From Joint Ventures to National Champions or Global Players? Alliances and Technological Catching-up in Chinese and Indian Automotive Industries
Balcet Giovanni () and
Ruet Joël ()
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Balcet Giovanni: http://www.est.unito.it/do/docenti.pl/Show?_id=gbalcet;sort=U2;search=;hits=141
Ruet Joël: University of Turin, http://www.est.unito.it/
Department of Economics and Statistics Cognetti de Martiis. Working Papers from University of Turin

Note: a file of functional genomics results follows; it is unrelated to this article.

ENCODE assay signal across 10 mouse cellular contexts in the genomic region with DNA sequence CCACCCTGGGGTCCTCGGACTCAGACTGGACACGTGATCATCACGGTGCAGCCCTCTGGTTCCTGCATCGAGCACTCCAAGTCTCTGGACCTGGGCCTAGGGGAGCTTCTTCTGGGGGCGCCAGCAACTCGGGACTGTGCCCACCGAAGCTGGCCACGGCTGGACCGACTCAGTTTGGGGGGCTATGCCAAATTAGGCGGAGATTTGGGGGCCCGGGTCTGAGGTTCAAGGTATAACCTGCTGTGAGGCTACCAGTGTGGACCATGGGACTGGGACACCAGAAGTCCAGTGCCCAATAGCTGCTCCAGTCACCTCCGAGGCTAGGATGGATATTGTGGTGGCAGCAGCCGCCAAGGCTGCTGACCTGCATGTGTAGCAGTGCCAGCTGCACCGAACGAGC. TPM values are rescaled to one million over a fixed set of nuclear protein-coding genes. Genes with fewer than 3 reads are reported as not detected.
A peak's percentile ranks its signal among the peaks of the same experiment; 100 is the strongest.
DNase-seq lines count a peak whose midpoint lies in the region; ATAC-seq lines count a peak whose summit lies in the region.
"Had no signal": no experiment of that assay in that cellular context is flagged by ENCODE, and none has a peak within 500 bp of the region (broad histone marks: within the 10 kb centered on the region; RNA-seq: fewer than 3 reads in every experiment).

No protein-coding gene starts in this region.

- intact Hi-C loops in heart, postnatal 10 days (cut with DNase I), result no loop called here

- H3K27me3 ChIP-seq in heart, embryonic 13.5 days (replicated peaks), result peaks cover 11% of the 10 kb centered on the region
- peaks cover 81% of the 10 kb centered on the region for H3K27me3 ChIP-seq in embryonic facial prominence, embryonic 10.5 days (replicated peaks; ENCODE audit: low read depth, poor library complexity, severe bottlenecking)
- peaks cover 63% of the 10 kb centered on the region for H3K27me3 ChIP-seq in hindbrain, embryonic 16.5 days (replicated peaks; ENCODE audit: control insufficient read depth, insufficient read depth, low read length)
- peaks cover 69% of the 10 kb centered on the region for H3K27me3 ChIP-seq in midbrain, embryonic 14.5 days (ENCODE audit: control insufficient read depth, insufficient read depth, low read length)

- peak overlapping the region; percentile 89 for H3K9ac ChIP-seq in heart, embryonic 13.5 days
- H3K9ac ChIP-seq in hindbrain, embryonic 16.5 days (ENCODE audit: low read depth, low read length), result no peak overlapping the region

The internationalisation of the automotive industry in China and India sheds light on the economic processes of emergence at large. This evolution in the car industry serves as an analyser of the relationships between industrial policies, industrial partnerships and paths of technological catching-up that are at the core of the phenomenon of emergence. The modes of endogenisation of technology have shifted from an all-over joint venture route towards the direct emergence of provincial players into the global scene and new forms of alliances. This evolution in the car industry serves as an analyser of the relationships between industrial policies, industrial partnerships and paths of technological catching-up that are at the core of the phenomenon of emergence. Chinese and Indian car companies are not only internationalising by selling abroad; they are internationalising by producing abroad and even, for some of them, globalising their production process through rethinking their whole supply chain, entering new value chains, or grasping global opportunities. This paper, based on interviews, examines different stylised business models for Chinese and Indian car companies, to ultimately question the theory of emerging market multinationals and of JVs. It does so by examining the following points: - the trajectories of Chinese and Indian carmakers, viz. their property status and relationship to the State (private vs. State owned; province of localisation) in a context of consolidating national champions; - modes of technological catching-up and innovation processes; - market mix strategies between a geographically fragmented (in China) or concentrated (in India) domestic market and a growing export performance combined with an early multinational production. The paper concludes on the different trajectories and on perspectives for joint ventures. We notably raise the hypothesis that joint ventures classically based on an exchange of technology for market access have exhausted their scope, and might now have to be based on an exchange of domestic market for international market, or are evolving towards different forms of governance.
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